If summer was like a dress with no belt, my fall is hyper organized. Scheduled to the minute, I’m catching hours like water, in containers with no holes. For the curious, here’s the breakdown of a day.
I get up when the sun gets up. At least, that is, until the deep of winter, when the sun becomes quite so shockingly lazy. Mostly I get up when the sun is just brushing the dark with gray. There isn’t any alarm, except at the moment there’s a young rooster, who is extremely enthusiastic. And if I wait until full daybreak the goats will start to cry.
These are extremely effective alarms, actually, with no snooze button.
I do my outside chores first thing, the animals and the gardens. I throw hay down to the goats, open the duck house, water and feed the chickens. I like to be outside when the sun breaks over the hill. If I have it right, which I hardly ever do, I’ll be done with the chores and ready to watch the show.
If it isn’t raining (which it is, today) I set a packing blanket in the back garden, facing East. And I sit quietly while the sun climbs twenty minutes of degrees. If I don’t do this, I won’t write, later, when I have time to write. By now it’s getting near 8:00 and my kids are getting up.
My husband does breakfast. He always has. I sit with my journal and write in pen, raw material for big picture writing. I’m trying to capture a story in a form that will make a second book. But if I think too much about that I clam up and can’t write a word. So I just put down the thoughts as they come to me, ordinary and boring and amazing all wrapped up together, trusting that a faithful hand will sift them.
At 9:00 I start school with my kids. If they have their chores done and are sitting at the table ready for school at 9:00 they each get a quarter. Let’s just say that I’m not going broke.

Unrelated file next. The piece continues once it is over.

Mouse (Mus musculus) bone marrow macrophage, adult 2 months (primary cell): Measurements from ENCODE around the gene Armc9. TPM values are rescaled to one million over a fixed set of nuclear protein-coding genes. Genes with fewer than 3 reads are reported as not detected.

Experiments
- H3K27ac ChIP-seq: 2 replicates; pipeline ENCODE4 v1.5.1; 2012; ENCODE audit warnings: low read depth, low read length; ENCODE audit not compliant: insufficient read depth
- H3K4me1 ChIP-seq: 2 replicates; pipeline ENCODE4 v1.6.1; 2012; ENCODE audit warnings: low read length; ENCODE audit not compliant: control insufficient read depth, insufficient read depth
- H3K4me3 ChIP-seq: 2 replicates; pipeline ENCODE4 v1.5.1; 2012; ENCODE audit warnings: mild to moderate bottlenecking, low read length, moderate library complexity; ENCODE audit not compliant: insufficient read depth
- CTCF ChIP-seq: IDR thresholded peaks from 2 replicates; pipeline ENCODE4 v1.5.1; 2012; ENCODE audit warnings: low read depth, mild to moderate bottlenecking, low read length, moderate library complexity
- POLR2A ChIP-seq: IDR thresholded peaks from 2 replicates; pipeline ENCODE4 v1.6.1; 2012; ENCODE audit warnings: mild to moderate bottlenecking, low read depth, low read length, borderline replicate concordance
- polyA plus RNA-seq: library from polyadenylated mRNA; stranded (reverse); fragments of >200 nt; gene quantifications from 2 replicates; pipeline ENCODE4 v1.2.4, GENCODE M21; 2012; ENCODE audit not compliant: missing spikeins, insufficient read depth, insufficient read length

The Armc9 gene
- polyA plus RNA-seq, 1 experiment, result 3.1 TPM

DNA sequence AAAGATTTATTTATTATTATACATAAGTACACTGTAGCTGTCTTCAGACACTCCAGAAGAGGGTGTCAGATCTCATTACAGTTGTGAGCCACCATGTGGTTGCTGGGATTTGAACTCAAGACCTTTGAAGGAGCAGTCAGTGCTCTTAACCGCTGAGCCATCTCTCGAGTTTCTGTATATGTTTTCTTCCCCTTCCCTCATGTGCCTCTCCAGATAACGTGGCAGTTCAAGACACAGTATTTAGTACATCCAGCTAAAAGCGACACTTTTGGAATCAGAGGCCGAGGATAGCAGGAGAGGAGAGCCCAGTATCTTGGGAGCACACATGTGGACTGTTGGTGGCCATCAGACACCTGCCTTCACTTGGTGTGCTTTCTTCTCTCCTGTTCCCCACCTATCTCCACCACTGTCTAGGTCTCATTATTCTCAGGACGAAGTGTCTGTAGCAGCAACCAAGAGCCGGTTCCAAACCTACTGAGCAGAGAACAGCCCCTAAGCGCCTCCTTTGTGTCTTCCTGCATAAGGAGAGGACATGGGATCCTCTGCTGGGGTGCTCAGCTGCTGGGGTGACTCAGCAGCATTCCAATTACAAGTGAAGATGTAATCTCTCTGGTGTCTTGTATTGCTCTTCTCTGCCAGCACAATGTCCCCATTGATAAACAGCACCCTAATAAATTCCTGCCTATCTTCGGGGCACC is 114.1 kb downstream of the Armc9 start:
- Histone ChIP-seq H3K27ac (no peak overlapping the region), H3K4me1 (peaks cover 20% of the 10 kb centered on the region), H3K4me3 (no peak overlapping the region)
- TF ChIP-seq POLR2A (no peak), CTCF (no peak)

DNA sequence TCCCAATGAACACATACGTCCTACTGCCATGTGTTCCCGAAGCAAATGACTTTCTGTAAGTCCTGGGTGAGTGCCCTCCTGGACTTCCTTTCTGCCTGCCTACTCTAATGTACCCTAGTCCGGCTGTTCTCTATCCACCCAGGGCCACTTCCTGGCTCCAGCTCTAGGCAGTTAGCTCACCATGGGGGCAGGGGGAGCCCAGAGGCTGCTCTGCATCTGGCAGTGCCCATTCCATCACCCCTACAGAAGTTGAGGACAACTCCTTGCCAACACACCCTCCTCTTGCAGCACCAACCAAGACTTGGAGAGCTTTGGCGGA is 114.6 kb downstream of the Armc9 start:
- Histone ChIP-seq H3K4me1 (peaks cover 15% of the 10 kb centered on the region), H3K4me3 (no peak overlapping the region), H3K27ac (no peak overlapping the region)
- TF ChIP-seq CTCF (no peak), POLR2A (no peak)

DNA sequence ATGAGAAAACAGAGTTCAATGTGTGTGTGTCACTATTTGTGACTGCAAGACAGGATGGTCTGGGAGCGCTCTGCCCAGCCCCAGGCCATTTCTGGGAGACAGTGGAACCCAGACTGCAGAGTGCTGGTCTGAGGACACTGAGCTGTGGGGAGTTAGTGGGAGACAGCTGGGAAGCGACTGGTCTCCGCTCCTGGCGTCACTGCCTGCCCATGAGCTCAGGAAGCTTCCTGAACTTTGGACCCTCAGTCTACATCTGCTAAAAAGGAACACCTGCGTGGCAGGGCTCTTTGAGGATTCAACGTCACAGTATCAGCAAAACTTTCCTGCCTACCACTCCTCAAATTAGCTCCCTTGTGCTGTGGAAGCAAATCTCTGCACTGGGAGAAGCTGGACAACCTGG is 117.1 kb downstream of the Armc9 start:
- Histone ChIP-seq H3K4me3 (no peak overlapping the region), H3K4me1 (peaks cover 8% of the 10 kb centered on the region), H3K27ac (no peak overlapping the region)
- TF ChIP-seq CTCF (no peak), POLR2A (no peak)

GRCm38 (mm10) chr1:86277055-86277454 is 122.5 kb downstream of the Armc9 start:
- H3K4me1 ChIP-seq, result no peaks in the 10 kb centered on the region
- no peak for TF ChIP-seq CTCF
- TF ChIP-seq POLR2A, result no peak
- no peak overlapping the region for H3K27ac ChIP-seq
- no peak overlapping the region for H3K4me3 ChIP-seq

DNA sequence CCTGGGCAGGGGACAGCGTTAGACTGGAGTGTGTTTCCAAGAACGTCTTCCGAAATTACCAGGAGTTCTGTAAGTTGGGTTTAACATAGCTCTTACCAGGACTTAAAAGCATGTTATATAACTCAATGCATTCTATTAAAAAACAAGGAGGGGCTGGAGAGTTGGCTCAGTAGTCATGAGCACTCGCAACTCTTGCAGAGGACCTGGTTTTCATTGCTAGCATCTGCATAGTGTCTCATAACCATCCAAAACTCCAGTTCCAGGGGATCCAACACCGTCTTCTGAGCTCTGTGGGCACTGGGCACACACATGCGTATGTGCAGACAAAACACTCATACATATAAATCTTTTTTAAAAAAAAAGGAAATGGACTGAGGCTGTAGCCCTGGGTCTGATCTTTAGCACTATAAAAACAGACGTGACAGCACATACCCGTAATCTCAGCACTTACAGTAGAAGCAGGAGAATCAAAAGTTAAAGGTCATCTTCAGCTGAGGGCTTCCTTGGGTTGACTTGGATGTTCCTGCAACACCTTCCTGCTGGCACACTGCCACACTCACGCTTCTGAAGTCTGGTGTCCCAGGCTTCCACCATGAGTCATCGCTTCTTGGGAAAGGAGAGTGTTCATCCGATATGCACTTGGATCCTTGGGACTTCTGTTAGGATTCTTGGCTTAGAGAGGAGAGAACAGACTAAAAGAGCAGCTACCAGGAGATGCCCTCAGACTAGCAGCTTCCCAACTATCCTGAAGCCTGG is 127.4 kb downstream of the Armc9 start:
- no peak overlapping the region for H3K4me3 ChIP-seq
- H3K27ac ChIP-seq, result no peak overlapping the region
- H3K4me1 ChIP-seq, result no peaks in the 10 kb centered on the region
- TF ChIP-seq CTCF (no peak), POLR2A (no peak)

We work until 12 noon on reading, writing and math. Their dad comes in for lunch and run as fast as I can to the world of work again, for a phone call, an interview, a Skype date, or just a bunch of aimless social networking. Some days are more badass than others. But that’s true of any life.
At 1:00, I get back into school. In the afternoon we do subjects and projects, which are sometimes ingenious, brilliant, creative things, and sometimes whatever I have thrown together between 1 and 12:55, when I suddenly remembered that I hadn’t made a plan. My kids can tell the difference, but it’s the way of these things that my favorite things are not their favorite things. The treasure hunt I sent them on to learn the cardinal directions was my dream school day, but they hated it. My son mostly wants to learn about snakes. My daughter wants to draw.
At 3:00 we break, with end of school hugs. The kids run away from me to outdoor games of pretend and I go on to homestead projects. Yesterday I stacked wood. Two days a week this time is mostly making bread. On Saturday the whole day is made of this, and I’ll probably do something to help Nick with the house. But I also have one more round of chickens to process, sheet mulching to do, trees to plant. As fall turns into winter the chores will become more tedious, more arduous. Drawing water, carrying wood. Repeat.
At 5:00, in theory, but really always late, I get back in and wash the dishes. I tell the kids to pick up their toys. I help with dinner, build a fire in the stove, do evening animal chores, help my kids with teeth and pajamas, read bedtime books and tuck them under their blankets at 8:30. When I’m old and I want to know where the hours of my life went, point me back to here. Always fast and slow, excruciating and over too quickly, this is when I fight with my kids and love them, tell silly jokes and play rounds and rounds and rounds of Who Am I?, model stress and peace and doing too much and singing while we work.
But the chaos does wind down. Always. The little one falls asleep, Milo sits up with his headlamp and reads, Nick drafts or costs things or moves words around on lists. I like to sit in my bed, where it’s warm, but that’s usually not the best idea. I work better at the table.
We’ll work often until midnight, and this is my hour to actually get things done. A video gets edited, an article gets sent off, a chapter is revised, I try to organize my thoughts so I can finish something every night — or feel like I’m finishing it — before I blow out the candle.
All lives have phase changes, and mine has shifted again and again toward outside things — the writing of books and sharing of stories. Even with my children we are all turning together towards outside things. But I feel ungrounded when I measure a day by those accomplishments: clicks and tweets and other absurdities.
May my days always be bound by simple work and simple pleasures.